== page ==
By Jay Forte

Consider reading 3 Reasons Why Your Best Employees Will Leave You in 2019 (and what to do about it)

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The Way to a Great Life? Tune in, Reflect, Then Respond

By Jay Forte

Most of us move through life in a hurried and habit way. We rush through our days, rarely taking the time to actually stop and notice ourselves, how we feel and what is going on around us. We eat lunch and dinner without really even noticing or tasting our food. We have conversations during our days that we can’t even remember we had later the same day. We don’t really know what we like or are good at. The reason? We haven’t learned how to tune in, reflect and respond.

Your world is filled with information that is shared with you in each moment. This information has the ability, when used and reflected on, to improve your next moment, decision or response. This is the process of awareness and mindfulness – of tuning in, reflecting and responding in an intentional way to improve your outcomes.

Let’s use this thinking and look at your relationships, work and life.

Tune in, reflect and respond in your relationships. What if you actually looked at someone when you spoke to them, instead of also trying to multitask? (Newsflash: Multitasking is not a success attribute. Your brain can only process one thing at a time, so the more you try to do multiple things once, it actually shortchanges the impact of each thing you are trying to accomplish.) When connecting with someone, pay attention to them – what they are saying, feeling, thinking and saying. Then reflect on what they said, felt, thought or felt. Only by doing this can you have a more meaningful and intentional response.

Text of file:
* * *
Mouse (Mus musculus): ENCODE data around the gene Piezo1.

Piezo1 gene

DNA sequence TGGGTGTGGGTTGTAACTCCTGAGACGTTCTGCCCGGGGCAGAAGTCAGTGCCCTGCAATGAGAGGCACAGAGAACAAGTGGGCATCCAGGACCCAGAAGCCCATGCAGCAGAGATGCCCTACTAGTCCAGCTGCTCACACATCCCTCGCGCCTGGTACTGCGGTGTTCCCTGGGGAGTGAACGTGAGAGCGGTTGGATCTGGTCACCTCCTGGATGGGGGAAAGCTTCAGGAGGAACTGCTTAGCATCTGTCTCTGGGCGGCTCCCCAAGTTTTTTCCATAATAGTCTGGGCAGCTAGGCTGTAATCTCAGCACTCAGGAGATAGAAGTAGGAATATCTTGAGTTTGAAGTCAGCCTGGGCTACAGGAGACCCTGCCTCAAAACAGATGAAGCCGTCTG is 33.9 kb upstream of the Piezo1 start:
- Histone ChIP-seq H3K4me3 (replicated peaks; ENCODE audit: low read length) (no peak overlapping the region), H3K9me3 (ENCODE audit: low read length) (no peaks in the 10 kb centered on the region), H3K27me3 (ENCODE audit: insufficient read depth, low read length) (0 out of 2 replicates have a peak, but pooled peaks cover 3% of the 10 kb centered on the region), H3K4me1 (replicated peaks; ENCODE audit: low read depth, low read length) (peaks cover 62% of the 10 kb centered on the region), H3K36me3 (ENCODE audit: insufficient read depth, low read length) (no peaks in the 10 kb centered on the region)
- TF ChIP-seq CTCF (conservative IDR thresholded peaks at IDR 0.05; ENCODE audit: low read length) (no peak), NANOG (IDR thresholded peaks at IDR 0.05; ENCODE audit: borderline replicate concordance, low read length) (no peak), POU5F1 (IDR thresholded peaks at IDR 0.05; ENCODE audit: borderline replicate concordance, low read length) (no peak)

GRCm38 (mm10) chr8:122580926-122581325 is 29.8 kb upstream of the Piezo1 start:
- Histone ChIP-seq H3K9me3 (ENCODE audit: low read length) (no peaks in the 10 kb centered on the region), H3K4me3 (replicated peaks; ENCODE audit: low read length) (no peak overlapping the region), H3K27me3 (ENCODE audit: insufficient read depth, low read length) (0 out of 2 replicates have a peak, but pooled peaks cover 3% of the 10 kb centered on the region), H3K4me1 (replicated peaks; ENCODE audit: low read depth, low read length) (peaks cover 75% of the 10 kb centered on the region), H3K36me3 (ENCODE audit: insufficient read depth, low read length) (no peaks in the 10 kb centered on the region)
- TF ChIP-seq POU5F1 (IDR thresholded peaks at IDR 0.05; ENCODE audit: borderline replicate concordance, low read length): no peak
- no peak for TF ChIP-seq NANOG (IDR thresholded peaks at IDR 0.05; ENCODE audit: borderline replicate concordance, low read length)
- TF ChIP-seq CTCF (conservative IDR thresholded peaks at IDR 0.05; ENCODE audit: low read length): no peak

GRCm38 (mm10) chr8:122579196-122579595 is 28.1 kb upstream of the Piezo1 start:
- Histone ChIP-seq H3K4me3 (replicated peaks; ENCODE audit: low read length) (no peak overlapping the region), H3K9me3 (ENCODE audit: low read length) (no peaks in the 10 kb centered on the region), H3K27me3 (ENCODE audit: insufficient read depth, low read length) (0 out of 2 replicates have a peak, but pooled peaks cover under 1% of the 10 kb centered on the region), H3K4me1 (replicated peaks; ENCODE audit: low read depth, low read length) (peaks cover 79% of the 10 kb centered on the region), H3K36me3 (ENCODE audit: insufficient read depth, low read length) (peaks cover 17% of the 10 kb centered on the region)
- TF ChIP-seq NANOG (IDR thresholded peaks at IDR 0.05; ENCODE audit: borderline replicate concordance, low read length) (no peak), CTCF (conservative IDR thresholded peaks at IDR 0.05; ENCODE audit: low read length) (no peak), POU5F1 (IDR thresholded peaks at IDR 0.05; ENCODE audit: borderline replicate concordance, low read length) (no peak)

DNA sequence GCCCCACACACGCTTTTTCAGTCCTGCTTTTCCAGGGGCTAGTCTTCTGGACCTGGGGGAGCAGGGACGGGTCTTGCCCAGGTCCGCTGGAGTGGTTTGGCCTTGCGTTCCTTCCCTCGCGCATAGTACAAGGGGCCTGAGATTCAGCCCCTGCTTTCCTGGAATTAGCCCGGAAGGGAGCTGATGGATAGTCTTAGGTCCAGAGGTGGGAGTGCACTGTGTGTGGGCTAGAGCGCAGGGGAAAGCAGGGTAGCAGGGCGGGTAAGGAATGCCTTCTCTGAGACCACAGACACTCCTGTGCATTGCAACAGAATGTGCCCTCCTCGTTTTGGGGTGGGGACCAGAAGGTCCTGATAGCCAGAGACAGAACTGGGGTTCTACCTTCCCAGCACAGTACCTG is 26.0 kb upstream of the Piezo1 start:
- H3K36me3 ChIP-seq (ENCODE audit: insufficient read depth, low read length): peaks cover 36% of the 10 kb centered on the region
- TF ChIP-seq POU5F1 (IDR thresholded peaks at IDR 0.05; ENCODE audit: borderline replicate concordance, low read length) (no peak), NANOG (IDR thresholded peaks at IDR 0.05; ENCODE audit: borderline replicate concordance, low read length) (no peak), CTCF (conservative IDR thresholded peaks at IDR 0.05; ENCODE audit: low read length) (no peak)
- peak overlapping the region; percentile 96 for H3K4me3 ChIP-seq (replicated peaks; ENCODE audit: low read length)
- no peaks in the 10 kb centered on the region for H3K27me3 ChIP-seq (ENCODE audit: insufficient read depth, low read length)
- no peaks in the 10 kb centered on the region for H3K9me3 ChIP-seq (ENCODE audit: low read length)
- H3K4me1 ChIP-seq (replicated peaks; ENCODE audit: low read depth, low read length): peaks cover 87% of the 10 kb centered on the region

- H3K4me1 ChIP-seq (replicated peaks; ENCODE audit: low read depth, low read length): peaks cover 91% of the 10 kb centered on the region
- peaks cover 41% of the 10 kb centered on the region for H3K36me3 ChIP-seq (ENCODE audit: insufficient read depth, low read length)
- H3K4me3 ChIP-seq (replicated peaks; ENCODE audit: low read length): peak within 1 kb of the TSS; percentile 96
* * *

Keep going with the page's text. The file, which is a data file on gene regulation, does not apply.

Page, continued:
Tune in, reflect and respond in your work. How much of your work day are you in habit mode, doing the same things? What if you tuned in and reflected on what you do, and asked yourself “what could be better here?” Make time to reflect on what, why and how you do what you do to determine if you can improve your performance and connection with customers or clients. The impact could be profound for you and for your workplace.

Tune in, reflect and respond in your life. How much time, effort and energy do you give to living a meaningful life that fits you, your abilities and your interests? What effort do you put in to learn what makes you different, unique and amazing? How often do you make time to reflect on where in today’s world are the opportunities that need what you do and like best? The more intentionally you approach the world – to go out and live it on your terms, not on the terms of the loud voices around you that are generally more interested in your compliance to their beliefs than to help you discover, develop and live yours – the more remarkable it can be. As poet Mary Oliver asks in her poem, The Summer Day, “Tell me, what is it you plan to do with your one wild and precious life?”

It’s a profound question.

What’s your answer?

Tune in to notice who you are and what is going on in your world. Reflect on the opportunities to connect the real you to the places in work and life that need what you do and like best. Respond using your greater clarity to live and work as it fits you, making a most amazing life and a better world in the process.